For instance, DE 34 07 172 C2 describes a device for cleaning the exhaust gases of diesel engines that contains filter elements in one housing or spaced apart in succession, where at least one filter element A has a coating that reduces the ignition temperature of the particulate matter and at least one filter element B has a catalyst that promotes the combustion of gaseous pollutants, and there are several alternating filter elements A and B.
EP 0 341 832 B1 describes a method for treating the exhaust gas of heavy-duty trucks. The exhaust gas is first passed over a catalyst without filters in order to oxidize the nitrogen monoxide in it to nitrogen dioxide. The nitrogen dioxide-containing exhaust gas is then used for combustion of particulate matter deposited on a filter connected in line, where the amount of the nitrogen oxide is sufficient to conduct the combustion of particulates deposited on the filter at a temperature of less than 400° C.
EP 0 835 684 A2 describes a method for treating the exhaust gas of light trucks and passenger cars. In accordance with this method, the exhaust gas is passed over two successively connected catalysts, of which the first oxidizes the nitrogen monoxide in the exhaust to nitrogen dioxide, which in turn oxidizes the particulates deposited on the second catalyst to CO2, and the nitrogen dioxide is reduced to nitrogen according to the following equation:
WO 99/09307 describes a method for reducing particulate emissions of heavy trucks. In accordance with this method, the exhaust gas is first passed over a catalyst for oxidation of monoxide to carbon dioxide and then over a particulate filter, on which the deposited particulate matter is continuously oxidized. A part of the purified exhaust gas is passed through a cooler and then mixed into the intake air of the diesel engine.
A prerequisite for the flawless functioning of the latter methods is the presence of a sufficient amount of nitrogen dioxide, so that combustion of the particulate matter in the exhaust gas can progress in accordance with equation (1) as completely as possible. For this, nitrogen dioxide is generated by oxidation of nitrogen monoxide to nitrogen dioxide with the aid of an oxidation catalyst, which can lead to unintended emissions of nitrogen dioxide.
The so-called nitrogen storage catalysts were developed to reduce nitrogen oxides in the lean exhaust gas of internal combustion engines. The functioning and composition of nitrogen oxide storage catalysts are known, for example, from EP 0 560 991 B1. These catalysts contain at least one component from the group of the alkali metals (for example, potassium, sodium, lithium, cesium), the alkaline earth metals (for example, barium, calcium) or the rare earth metals (for example lanthanum, yttrium) as storage material. The storage catalyst contains platinum as the catalytically active element. Under oxidizing exhaust gas conditions, i.e., in lean operation, the storage materials are able to store the oxygen oxides contained in the exhaust gas in the form of nitrates. However, it is necessary for this that the nitrogen oxides, which consist of from about 60 to 95% nitrogen oxide according to the type of engine and its mode of operation, first be oxidized to nitrogen dioxide. This takes place on the platinum component of the storage catalysts.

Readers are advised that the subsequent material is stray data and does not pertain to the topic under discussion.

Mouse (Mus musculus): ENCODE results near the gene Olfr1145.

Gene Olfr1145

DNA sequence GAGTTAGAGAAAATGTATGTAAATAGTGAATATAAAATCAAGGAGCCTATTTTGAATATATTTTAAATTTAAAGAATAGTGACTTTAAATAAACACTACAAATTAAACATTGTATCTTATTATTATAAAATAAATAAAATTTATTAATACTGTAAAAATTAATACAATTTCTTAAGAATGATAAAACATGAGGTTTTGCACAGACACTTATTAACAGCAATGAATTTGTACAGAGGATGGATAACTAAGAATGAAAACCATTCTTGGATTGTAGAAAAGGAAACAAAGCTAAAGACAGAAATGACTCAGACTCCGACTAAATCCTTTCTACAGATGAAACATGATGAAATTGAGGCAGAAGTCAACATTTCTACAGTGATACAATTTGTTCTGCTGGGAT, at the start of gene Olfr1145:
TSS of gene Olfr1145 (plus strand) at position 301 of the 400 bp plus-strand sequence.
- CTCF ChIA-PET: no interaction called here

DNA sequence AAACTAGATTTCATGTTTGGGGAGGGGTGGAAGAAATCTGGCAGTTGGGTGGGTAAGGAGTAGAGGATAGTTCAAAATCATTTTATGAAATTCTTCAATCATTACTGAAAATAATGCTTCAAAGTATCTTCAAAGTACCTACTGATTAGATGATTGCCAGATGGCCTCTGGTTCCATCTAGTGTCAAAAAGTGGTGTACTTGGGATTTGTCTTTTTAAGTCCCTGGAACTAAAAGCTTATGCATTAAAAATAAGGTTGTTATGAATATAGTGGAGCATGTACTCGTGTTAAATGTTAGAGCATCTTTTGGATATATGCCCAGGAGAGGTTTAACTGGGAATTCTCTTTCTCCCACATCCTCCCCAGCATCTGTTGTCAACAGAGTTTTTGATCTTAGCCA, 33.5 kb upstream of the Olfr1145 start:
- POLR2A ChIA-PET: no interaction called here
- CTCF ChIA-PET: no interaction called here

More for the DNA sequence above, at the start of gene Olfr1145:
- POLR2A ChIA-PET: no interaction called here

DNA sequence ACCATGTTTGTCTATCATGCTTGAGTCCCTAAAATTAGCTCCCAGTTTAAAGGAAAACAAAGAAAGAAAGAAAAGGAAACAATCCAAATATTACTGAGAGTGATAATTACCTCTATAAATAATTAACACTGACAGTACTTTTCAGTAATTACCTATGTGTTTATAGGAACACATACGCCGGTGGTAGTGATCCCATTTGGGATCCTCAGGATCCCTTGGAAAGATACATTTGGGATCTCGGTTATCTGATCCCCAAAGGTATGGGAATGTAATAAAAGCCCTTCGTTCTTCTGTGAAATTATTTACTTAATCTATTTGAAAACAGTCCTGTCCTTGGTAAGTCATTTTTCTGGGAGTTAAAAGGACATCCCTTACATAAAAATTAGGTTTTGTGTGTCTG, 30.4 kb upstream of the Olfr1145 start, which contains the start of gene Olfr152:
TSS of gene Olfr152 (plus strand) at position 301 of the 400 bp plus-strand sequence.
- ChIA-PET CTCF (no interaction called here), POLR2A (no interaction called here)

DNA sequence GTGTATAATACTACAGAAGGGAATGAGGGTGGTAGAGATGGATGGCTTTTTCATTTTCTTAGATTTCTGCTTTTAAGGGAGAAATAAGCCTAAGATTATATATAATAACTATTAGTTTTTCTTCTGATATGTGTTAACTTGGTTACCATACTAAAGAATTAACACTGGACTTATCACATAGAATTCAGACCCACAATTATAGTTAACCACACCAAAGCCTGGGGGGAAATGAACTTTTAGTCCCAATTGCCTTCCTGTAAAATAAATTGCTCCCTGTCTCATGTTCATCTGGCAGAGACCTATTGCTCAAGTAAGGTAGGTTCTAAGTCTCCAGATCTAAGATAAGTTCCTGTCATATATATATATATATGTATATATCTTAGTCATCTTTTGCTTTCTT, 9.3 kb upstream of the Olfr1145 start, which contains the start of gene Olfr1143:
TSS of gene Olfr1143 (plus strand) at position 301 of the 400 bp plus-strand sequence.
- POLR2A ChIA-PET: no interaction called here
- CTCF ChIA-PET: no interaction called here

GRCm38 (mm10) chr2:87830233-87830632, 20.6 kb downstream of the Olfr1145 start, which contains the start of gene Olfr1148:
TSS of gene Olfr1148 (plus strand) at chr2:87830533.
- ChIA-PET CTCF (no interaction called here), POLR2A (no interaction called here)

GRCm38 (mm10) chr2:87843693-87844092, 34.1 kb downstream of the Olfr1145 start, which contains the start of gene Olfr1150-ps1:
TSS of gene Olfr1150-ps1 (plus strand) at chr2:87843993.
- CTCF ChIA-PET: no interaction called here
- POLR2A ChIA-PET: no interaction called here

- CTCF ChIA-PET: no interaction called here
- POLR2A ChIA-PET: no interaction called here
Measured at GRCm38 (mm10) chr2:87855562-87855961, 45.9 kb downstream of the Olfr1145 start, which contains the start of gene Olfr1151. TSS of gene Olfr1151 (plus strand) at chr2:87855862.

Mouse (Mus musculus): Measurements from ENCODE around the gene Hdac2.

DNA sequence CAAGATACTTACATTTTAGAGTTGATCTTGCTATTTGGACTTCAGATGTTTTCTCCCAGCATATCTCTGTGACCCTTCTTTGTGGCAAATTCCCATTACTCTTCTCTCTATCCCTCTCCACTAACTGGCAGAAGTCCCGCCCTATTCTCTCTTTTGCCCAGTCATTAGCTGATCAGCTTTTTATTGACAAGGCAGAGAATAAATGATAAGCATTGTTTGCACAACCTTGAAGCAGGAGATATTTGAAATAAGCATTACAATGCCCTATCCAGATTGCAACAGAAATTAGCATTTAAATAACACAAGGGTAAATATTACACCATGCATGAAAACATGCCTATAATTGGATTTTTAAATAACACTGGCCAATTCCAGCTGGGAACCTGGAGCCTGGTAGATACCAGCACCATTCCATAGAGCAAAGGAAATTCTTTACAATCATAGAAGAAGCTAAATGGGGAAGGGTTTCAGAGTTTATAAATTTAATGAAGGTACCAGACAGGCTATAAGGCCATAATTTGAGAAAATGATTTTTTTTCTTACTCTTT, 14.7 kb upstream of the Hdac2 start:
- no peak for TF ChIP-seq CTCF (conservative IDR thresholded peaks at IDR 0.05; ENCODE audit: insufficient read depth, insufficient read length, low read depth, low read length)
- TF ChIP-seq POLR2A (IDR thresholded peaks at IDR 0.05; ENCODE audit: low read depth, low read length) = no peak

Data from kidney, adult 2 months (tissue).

Since the storage capacity of the storage catalyst is limited, it has to be regenerated from time to time. In order to differentiate the operation of the regeneration of the nitrogen oxide storage catalyst from the regeneration of the particulate filter unambiguously, the regeneration of the nitrogen oxide storage catalyst will be called “denitration” within the scope of this invention. For denitration of the nitrogen oxide storage catalyst the air ratio of the air/fuel mixture supplied to the engine and thus the air ratio of the exhaust gas leaving the engine is briefly reduced to values under 1. This is also called enrichment of the air/fuel mixture or the exhaust gas. Reducing conditions are thus present in the exhaust gas at the entrance to the storage catalysts during this brief operating phase.
Under the reducing conditions during the enrichment phase the nitrogen oxides stored in the form of nitrates are released back (desorbed) and reduced to nitrogen use thru on the storage catalyst with simultaneous oxidation of carbon monoxide, hydrocarbons and water, as with conventional three-way catalysts.